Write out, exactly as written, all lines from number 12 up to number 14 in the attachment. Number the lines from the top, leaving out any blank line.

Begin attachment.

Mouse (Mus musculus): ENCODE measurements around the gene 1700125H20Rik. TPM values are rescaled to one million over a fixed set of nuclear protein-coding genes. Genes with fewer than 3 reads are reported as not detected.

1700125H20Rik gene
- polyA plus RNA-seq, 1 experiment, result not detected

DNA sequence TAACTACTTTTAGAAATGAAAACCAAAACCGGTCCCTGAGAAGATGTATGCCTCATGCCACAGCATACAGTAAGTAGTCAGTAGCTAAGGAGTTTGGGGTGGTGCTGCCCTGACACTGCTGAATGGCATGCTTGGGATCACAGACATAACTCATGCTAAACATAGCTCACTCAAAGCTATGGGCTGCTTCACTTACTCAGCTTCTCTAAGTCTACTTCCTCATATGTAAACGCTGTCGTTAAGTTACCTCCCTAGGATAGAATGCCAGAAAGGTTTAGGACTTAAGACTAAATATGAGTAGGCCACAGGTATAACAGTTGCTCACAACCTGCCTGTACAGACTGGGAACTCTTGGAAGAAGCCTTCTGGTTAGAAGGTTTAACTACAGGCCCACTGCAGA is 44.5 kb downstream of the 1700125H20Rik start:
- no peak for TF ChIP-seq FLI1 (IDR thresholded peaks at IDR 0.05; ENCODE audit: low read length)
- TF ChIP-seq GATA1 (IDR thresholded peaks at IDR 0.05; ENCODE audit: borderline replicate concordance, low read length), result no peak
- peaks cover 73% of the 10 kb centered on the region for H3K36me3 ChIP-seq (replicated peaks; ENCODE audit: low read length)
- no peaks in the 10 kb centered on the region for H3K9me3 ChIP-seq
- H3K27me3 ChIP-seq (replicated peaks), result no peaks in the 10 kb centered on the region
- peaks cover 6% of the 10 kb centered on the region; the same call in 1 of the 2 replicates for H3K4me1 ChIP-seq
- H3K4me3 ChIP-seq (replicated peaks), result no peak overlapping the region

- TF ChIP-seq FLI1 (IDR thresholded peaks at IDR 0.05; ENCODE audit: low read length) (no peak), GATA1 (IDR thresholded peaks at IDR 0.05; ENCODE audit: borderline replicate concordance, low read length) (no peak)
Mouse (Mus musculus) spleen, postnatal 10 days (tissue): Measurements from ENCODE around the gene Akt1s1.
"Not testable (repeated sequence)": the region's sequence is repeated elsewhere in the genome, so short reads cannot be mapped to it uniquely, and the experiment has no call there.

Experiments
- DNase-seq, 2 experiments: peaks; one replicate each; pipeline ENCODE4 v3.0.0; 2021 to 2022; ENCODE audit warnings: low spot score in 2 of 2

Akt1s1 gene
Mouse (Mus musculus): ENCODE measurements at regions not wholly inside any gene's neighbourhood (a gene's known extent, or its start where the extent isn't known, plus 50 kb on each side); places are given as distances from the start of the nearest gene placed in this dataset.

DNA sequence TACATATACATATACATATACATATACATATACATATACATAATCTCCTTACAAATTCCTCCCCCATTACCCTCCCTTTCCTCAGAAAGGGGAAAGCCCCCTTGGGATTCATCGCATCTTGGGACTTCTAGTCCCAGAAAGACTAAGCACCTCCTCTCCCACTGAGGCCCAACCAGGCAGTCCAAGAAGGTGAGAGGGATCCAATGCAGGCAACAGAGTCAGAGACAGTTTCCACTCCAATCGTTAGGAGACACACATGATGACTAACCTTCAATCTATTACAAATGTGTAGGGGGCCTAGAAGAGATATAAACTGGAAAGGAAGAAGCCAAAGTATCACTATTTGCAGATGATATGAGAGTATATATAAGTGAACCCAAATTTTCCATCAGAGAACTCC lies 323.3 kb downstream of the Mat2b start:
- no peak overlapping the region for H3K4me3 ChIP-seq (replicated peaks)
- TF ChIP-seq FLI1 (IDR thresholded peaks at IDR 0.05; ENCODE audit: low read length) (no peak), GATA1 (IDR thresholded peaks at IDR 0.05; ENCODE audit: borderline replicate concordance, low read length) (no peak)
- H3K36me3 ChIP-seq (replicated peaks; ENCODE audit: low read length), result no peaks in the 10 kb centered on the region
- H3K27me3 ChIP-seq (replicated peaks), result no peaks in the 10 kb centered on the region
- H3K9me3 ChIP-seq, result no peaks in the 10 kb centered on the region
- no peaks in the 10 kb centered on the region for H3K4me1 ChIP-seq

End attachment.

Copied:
- TF ChIP-seq FLI1 (IDR thresholded peaks at IDR 0.05; ENCODE audit: low read length) (no peak), GATA1 (IDR thresholded peaks at IDR 0.05; ENCODE audit: borderline replicate concordance, low read length) (no peak)
Mouse (Mus musculus) spleen, postnatal 10 days (tissue): Measurements from ENCODE around the gene Akt1s1.
"Not testable (repeated sequence)": the region's sequence is repeated elsewhere in the genome, so short reads cannot be mapped to it uniquely, and the experiment has no call there.